From the letter written by Kelsey Grammar about his sister’s murder:
“She was so smart and good and decent. She wrote poetry and loved being alive; we could laugh for hours together, she had the greatest smile. She was my best friend and the best person I knew. She had
so much to live for. I loved my sister, Karen. I miss her. I miss her in my
bones. I was her big brother. I was supposed to protect her — I could not. I have never gotten over it. I was supposed to save her. I could not. It very nearly destroyed me. I knew it destroyed my Grandmother, who spoke very little after Karen’s death and died three years later. My Mother was broken by it. She continued to live her life with a grief that colored her remaining years…
“Forgiveness allows me to live my life. It allows me to love my
children and my wife and the days I have left with them. But I can never escape the horror of what happened to my sister. I can never accept the notion that he can pay for that nightmare with anything less than his life. We all make choices. He made his. Surely a man who has killed so many must never take a single breath as a free man…
In 1975, Kelsey Grammer’s younger sister, Karen, was raped, beaten and stabbed to death by a man named Freddie Glenn, 18, after a botched robbery in Colorado. Glenn is currently serving his sentence at the Bent County Correctional Facility in Las Animas, Colorado and is eligible for parole this year.According to published reports, in 1975, Glenn and several other men attempted to rob a Red Lobster restaurant in Colorado Springs. They left without any money, but on the way out they grabbed Karen Grammer, 18, who worked at the restaurant, because they feared she could identify them. After robbing a convenience store, the men took Grammer to Glenn’s apartment, where they raped her repeatedly. She pleaded for her life and offered to do anything they wanted so she could live. After promising to take her home, the men sat her in the car, put a cloth over her head and eventually let her out in a mobile home park. But before they let her go, Glenn, who according to court testimony had taken LSD, stabbed her in the throat, back and hand. Grammer bled to death from her wounds.Police didn’t know her name for a week until her brother, Kelsey, reported her missing.Glenn was up for parole and Kelsey Grammer tried to attend the hearing but was delayed due to weather. Freddie Glenn who was given a life sentence for first degree murder, was denied parole.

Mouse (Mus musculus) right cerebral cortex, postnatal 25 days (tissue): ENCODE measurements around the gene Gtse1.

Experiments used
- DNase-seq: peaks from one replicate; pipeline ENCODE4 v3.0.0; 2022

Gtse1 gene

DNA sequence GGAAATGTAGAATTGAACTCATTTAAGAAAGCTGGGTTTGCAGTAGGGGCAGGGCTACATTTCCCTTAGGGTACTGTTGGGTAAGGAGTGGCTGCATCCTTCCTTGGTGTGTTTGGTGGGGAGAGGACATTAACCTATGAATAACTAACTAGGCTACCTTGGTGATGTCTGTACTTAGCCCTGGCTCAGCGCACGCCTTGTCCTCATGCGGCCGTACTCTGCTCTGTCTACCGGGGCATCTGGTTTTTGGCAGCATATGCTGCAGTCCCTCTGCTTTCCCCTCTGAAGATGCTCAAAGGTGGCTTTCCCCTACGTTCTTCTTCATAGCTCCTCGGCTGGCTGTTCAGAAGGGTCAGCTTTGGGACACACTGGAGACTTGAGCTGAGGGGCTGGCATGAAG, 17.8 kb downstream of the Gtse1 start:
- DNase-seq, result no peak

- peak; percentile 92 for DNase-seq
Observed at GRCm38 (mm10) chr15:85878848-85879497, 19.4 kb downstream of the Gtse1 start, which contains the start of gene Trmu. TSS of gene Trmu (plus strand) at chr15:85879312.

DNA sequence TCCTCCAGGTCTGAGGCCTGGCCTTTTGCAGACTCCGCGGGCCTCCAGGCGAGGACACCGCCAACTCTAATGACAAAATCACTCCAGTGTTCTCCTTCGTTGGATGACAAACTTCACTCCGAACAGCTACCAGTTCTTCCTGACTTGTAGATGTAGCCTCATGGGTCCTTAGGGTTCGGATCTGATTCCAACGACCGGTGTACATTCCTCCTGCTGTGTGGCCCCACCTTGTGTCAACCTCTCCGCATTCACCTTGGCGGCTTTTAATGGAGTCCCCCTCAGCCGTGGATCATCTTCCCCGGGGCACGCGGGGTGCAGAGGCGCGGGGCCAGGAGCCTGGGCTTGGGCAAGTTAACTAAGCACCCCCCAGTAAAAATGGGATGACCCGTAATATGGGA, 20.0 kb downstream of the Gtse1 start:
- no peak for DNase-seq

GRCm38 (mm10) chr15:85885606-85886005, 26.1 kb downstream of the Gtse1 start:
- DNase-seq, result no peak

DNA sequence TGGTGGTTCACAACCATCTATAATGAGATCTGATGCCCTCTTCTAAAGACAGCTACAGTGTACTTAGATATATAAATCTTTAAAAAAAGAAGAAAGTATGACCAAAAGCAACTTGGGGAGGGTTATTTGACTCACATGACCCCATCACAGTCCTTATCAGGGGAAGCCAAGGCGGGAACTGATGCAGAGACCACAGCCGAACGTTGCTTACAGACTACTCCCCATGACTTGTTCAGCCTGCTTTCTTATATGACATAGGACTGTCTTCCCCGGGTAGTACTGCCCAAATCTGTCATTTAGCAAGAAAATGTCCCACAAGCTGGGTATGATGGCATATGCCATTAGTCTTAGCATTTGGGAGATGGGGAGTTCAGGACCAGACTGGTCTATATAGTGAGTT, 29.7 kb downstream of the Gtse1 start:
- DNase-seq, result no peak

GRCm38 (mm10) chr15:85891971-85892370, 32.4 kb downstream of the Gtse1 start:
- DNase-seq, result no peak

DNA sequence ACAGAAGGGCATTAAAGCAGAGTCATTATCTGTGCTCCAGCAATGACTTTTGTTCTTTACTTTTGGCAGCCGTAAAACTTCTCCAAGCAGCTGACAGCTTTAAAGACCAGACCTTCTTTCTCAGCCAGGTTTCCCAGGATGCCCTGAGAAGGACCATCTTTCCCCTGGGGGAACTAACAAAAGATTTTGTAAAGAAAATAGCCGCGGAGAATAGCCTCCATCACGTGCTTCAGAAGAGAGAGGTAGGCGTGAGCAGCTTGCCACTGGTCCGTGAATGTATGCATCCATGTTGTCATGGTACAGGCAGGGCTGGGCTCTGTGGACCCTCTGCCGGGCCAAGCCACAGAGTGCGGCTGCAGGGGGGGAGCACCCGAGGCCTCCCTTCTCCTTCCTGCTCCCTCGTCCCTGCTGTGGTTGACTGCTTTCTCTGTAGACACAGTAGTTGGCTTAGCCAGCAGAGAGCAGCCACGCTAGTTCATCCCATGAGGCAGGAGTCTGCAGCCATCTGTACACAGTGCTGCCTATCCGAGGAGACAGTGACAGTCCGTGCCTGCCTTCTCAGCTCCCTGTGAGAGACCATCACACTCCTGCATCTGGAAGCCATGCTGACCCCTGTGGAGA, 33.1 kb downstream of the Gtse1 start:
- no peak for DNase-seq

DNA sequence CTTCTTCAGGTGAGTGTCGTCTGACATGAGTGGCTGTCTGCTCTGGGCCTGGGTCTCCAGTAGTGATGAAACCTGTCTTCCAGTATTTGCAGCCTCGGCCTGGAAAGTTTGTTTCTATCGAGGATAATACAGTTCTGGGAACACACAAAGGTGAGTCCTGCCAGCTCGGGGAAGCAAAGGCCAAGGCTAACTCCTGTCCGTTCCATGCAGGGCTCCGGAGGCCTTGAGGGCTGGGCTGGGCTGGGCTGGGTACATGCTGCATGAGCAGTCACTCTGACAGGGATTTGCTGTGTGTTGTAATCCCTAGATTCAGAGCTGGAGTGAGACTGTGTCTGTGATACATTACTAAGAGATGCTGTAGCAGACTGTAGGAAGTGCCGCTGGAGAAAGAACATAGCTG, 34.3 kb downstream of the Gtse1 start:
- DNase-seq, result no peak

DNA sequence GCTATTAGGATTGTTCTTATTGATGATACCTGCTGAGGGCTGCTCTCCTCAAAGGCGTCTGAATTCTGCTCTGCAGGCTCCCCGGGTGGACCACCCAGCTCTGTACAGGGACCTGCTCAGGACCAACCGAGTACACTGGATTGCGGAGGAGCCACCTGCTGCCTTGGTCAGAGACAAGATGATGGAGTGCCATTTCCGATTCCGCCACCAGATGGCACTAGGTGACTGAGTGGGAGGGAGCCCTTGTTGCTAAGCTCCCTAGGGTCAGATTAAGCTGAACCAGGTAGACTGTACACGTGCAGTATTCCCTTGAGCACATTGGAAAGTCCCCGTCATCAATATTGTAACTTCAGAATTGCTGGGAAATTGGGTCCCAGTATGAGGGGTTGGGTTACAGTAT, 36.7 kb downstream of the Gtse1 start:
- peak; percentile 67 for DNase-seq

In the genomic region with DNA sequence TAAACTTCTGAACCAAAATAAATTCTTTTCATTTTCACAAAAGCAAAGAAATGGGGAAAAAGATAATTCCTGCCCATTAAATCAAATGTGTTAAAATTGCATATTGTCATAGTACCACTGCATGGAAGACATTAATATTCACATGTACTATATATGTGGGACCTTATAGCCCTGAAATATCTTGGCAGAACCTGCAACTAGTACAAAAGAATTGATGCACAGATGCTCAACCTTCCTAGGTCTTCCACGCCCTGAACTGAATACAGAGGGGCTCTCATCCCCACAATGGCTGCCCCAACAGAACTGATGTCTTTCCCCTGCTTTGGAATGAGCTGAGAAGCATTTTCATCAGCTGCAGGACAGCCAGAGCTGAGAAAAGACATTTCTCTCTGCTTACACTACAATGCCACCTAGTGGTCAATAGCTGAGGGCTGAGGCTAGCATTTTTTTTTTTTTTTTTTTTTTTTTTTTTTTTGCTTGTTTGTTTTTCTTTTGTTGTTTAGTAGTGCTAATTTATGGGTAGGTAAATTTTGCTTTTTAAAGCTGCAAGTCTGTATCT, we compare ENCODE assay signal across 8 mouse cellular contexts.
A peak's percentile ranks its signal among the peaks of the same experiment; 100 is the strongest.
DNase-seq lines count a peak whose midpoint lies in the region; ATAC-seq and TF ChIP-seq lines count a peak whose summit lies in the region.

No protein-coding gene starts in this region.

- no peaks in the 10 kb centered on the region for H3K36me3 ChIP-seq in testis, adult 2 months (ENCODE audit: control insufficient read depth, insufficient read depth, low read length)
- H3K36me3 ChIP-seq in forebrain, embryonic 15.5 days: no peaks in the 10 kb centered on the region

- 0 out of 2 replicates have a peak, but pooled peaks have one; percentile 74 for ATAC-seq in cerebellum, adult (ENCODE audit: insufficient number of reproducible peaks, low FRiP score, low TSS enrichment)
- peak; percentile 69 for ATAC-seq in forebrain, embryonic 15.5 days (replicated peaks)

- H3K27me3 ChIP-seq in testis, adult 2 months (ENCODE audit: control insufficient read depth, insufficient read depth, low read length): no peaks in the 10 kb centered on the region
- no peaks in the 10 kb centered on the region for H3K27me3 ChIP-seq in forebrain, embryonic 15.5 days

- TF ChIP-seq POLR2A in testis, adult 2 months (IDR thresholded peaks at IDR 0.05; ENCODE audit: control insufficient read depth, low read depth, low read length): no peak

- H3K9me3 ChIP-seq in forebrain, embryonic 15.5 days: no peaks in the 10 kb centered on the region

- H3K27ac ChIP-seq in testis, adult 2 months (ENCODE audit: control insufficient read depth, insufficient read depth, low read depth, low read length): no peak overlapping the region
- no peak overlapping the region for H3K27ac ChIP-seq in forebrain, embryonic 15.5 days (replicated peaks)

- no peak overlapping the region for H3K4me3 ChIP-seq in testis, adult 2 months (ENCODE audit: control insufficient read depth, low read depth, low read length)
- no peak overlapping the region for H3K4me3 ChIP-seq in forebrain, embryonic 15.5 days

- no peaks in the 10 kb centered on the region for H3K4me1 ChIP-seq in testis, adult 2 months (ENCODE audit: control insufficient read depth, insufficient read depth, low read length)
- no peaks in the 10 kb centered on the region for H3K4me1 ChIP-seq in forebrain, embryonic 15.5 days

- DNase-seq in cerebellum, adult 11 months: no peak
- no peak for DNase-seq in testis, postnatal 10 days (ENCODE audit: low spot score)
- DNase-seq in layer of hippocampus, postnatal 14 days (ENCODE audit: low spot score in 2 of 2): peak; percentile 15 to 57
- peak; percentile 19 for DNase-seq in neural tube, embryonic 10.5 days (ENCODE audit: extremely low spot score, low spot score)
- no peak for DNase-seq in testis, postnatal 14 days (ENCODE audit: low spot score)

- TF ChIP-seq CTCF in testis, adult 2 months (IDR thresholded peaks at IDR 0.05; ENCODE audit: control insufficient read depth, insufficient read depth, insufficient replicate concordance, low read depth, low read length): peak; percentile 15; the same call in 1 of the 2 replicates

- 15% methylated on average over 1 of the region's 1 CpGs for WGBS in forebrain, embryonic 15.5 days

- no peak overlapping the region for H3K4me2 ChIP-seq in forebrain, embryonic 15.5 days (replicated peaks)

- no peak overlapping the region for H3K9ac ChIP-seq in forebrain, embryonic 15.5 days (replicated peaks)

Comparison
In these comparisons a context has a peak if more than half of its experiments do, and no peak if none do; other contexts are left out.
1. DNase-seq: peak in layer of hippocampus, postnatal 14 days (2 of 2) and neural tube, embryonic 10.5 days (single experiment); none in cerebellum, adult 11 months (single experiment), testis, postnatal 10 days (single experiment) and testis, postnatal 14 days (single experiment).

Other news coverage: http://www.contactmusic.com/news/kelsey-grammer-haunted-by-sisters-murder_1251169
Kelsey Grammer sister Karen
Killer of Kelsey Grammer’s sister denied parole
By P. SOLOMON BANDA (AP) – DENVER — A man convicted of killing the sister of Kelsey Grammer and two other people more than three decades ago was denied parole Monday after the prison board heard a written statement from Grammer calling the man a butcher and a monster.The Colorado Parole Board also heard from other relatives of the victims and from detectives before deciding not to release the now 52-year-old Freddie Glenn.”This is a butcher. This is a monster,” said the statement from the star of TV’s “Frasier.” “I can never accept the notion that he can pay for the nightmare
with anything less than his life.”Grammer had planned to attend the hearing at a state prison in Limon, about 90 miles southeast of Denver, but a rain delay at Kennedy International Airport in New York caused him to miss a connecting flight.Glenn is serving a life sentence for the first-degree murder of Karen Grammer in 1975 when she was 18. She was abducted outside a Colorado Springs restaurant, raped and stabbed on July 1.In addition to that slaying, Glenn was convicted of the June 19, 1975 slaying of 28-year-old motel cook Daniel Van Lone during a botched robbery, and the June 27, 1975, slaying of 19-year-old Army soldier Winfred Proffitt during a
drug deal.Glenn had been given the death penalty but that sentence was commuted in 1978 to life in prison with the possibility of parole. Colorado law no longer allows parole in life sentences for first-degree murder, but Glenn was convicted before that law was changed.During the hearing, Glenn downplayed his role in the slayings and told the board, “I apologize for my participation in something so terrible. I am sincerely and truly remorseful,” the Denver Post reported.In his statement, Grammer said his sister had graduated from high school a year early and decided to take a year off after attending a semester of college. Grammer said she may have moved to Colorado Springs because of a boy she liked.”She was so smart and good and decent. She wrote poetry … We could laugh for hours together,” Grammer wrote. “I was supposed to protect her — I could not. It very nearly destroyed me… When we heard this man might be paroled, the suffering began anew.”Glenn will be eligible for parole again in 2014.
As Grammer told PARADE, his sister’s death was the catalyst that fueled his drug and alcohol addictions.